Ordering Food

Ordering vegan food can be a little challenging in Japan. But, aside from the communication issues, it is often easier to find vegan food in a restaurant in Japan than in many Western countries. For example, most restaurants serve vegan-friendly food like rice, tofu, edamame and salad. It’s easy to have a meal like this almost anywhere:







But back to the communication issue. Unfortunately vegetarianism is not well known in Japan, and veganism is pretty much unheard of. Even once the idea is explained, there is often little understanding of which ingredients can and can’t be eaten. It is therefore common to hear stories of vegans and vegetarians served dishes sprinkled with bacon (for example) even after explaining that they don’t eat meat.

This means that you can’t simply say that you are vegan and ask which items on the menu you can eat, or rely on the restaurant to make a vegan dish for you. You need to do a lot of work yourself and be vigilant about the ingredients to be used.

First, it’s a good idea to see whether there are any naturally vegan dishes available. As mentioned above, these include things like rice, tofu, edamame and salad. They can be easy options if you don’t want to try to do a lot of communicating with wait staff. Another option is to find a dish that is almost vegan and ask for some small changes to be made. For example, you might be able to order a vegetable pizza without cheese.

Below are some useful phrases you can use when ordering food. When talking to wait staff please remember to be polite and not demanding. Most people in Japan (especially outside the big cities like Tokyo) have no knowledge of veganism and they will need your help to know what to check for. Try to make it a positive learning experience for them, or at least not a negative one!

Do you have _____________________?

If you’re having trouble reading the menu, you can ask whether they have any vegan-friendly food, like tofu. You can say:

Do you have _____________________?
_____________________ はありますか
(_____________________ wa arimasu ka?)

For example:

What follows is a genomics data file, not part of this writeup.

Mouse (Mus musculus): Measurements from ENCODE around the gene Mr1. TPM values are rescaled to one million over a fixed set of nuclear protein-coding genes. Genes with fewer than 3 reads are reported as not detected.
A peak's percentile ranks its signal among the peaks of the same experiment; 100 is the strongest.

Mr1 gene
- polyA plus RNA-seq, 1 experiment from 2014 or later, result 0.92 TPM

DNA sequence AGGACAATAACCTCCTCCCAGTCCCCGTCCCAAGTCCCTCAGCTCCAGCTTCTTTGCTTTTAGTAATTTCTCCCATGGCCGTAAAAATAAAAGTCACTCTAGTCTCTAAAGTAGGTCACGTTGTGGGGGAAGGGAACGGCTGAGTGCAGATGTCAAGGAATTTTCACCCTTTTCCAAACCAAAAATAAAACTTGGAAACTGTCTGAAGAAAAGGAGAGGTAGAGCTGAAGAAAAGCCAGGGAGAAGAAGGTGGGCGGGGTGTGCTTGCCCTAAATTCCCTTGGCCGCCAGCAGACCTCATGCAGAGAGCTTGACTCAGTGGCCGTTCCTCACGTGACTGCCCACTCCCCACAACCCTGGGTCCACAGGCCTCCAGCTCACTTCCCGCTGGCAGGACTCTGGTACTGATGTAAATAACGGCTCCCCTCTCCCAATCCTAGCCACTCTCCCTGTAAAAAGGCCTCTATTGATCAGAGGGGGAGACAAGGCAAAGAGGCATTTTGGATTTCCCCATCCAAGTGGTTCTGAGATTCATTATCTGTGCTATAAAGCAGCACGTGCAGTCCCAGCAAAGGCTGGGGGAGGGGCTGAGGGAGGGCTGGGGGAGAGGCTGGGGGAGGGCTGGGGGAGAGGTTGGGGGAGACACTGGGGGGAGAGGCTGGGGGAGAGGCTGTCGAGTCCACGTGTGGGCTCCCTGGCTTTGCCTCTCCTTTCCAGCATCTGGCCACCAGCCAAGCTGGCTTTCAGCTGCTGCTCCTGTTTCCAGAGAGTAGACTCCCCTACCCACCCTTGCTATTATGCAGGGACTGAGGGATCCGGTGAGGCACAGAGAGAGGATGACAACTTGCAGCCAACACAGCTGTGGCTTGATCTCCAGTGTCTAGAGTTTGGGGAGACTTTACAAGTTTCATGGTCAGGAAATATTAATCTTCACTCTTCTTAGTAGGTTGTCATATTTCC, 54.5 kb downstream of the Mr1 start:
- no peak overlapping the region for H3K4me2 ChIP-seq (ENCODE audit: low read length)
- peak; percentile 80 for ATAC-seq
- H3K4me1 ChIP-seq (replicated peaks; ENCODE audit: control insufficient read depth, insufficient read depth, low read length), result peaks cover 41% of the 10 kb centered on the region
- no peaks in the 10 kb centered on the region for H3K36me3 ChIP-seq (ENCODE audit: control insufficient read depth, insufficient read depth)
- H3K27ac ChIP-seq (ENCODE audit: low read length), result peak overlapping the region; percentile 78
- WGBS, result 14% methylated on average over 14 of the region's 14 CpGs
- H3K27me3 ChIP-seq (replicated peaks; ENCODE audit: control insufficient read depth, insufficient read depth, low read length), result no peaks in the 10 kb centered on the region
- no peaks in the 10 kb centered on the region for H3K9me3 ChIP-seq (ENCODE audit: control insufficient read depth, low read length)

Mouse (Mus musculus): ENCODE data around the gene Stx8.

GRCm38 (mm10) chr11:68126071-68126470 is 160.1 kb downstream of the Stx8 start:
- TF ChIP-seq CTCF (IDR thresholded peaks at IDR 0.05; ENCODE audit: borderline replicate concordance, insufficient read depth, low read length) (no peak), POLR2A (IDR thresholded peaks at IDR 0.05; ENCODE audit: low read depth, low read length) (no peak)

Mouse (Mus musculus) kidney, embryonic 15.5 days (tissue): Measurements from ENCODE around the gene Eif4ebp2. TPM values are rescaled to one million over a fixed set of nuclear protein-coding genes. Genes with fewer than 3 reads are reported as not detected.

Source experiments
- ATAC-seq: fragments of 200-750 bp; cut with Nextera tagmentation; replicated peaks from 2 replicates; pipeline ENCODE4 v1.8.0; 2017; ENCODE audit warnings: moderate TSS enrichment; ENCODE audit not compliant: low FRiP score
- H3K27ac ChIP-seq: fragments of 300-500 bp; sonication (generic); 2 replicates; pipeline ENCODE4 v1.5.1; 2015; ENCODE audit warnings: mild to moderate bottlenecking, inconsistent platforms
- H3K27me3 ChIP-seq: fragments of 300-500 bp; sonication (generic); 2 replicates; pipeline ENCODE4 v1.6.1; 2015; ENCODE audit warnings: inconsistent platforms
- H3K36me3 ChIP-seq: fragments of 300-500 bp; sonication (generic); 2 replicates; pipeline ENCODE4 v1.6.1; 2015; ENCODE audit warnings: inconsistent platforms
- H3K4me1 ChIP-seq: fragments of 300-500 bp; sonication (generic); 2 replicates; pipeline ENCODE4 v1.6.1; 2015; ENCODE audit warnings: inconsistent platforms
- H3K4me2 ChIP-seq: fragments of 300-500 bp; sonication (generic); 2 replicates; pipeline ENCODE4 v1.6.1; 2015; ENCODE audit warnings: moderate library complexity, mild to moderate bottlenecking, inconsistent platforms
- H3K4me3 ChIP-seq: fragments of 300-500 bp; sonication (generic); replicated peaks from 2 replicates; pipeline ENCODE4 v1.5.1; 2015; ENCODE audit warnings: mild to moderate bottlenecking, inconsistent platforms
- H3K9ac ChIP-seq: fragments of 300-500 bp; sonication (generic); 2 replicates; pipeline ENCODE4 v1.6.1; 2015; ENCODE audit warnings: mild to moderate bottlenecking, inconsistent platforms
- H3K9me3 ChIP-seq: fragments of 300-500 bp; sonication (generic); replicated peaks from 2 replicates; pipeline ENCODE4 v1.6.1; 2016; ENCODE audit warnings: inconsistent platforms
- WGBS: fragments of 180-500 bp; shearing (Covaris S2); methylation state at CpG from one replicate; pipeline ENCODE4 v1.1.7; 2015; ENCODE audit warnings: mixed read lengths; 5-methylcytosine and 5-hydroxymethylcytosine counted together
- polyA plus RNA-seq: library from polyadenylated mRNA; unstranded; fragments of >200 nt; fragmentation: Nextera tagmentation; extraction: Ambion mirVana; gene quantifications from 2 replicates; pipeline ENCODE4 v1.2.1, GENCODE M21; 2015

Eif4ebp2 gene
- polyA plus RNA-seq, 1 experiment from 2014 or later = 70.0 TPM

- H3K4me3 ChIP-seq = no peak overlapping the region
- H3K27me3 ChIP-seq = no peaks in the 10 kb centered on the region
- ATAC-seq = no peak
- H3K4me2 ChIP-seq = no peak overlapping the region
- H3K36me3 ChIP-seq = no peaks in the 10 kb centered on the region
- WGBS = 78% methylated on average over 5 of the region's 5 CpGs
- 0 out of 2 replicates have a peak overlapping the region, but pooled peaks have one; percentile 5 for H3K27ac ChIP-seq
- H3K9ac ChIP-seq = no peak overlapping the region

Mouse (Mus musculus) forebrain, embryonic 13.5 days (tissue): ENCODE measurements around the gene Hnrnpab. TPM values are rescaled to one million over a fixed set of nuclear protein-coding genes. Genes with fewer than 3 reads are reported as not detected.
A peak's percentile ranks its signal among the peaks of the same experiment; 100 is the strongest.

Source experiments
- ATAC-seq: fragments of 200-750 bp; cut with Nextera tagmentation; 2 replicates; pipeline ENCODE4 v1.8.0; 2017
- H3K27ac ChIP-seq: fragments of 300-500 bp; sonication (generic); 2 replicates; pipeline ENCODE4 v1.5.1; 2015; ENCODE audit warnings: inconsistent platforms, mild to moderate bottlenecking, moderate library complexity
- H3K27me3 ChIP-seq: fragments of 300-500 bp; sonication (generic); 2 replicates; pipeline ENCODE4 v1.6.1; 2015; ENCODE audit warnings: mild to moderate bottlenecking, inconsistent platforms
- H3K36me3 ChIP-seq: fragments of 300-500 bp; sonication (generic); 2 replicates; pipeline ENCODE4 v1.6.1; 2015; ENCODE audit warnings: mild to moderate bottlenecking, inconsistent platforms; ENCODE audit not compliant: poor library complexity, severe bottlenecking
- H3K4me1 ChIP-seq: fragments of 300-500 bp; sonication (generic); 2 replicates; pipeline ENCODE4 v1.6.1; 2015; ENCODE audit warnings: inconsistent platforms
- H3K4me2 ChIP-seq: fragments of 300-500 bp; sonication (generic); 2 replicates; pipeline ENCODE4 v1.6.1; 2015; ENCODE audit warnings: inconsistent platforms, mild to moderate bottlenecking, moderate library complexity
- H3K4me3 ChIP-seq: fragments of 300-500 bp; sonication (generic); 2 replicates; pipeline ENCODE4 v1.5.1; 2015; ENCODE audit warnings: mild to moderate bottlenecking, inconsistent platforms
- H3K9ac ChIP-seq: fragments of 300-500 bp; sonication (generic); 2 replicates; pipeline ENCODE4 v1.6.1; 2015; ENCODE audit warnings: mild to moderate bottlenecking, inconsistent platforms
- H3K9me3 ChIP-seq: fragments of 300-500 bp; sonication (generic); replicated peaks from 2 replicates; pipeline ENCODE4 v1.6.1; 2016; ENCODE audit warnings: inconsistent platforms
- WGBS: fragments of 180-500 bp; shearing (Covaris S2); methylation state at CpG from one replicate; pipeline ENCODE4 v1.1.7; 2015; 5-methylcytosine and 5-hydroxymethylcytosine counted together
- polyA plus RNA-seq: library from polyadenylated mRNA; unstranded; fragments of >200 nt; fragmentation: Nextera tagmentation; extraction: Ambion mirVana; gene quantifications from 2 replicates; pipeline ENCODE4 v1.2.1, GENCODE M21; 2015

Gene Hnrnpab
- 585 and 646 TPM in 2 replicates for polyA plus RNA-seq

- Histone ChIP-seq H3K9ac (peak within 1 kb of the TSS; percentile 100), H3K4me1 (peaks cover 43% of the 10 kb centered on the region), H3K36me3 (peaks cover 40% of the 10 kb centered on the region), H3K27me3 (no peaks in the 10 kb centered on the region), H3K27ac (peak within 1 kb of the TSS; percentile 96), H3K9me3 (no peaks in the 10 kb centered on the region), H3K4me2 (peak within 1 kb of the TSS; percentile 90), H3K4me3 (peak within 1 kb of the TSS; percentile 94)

Do you have edamame?
(Edamame wa arimasu ka?)

To answer you they will say probably say one of the following:

Yes (はい – hai) / No (いいえ – iie)
We have it (あります – arimasu) / We don’t have it (ありません – arimasen)

If they have the dish, you can order it by saying:

One please
(Hitotsu onegaishimasu)
(or two please, ふたつお願いします (Futatsu onegaishimasu) etc.)

If you see a vegan dish on the menu, you can order it by just pointing and saying:

One of these please
(Kore wo hitotsu onegaishimasu)

I am vegan/vegetarian

If you want to try something a little more complicated, it’s good to put your request in context. The best approach is usually to say you are vegetarian (rather than vegan), but to explain this in a way that is consistent with veganism. It is especially important to clearly say that you don’t eat fish, as many people think vegetarians eat fish. So start by saying you are vegetarian:

I am vegetarian
(Watashi wa bejitarian desu)

Instead of saying ‘bejitarian’ (the katakana pronunciation of ‘vegetarian’) you could also say ‘saishoku shugisha’ 菜食主義者, being the Japanese phrase for vegetarian, however it is a bit of a mouthful and ‘bejitarian’ is usually understood better.

As noted above, veganism is not well known in Japan, but if you want to say you are vegan it’s better to use the Japanese phrase ‘kanzen saishoku shugisha’ 完全菜食主義者 rather than ‘bīgan’ (the katakana pronunciation of ‘vegan’), as many people are not familiar with the word ‘bigan’. This phrase is a bit more difficult to say than ‘bejitarian’, and it can also be a little confusing because this concept is usually associated with Buddhist monks.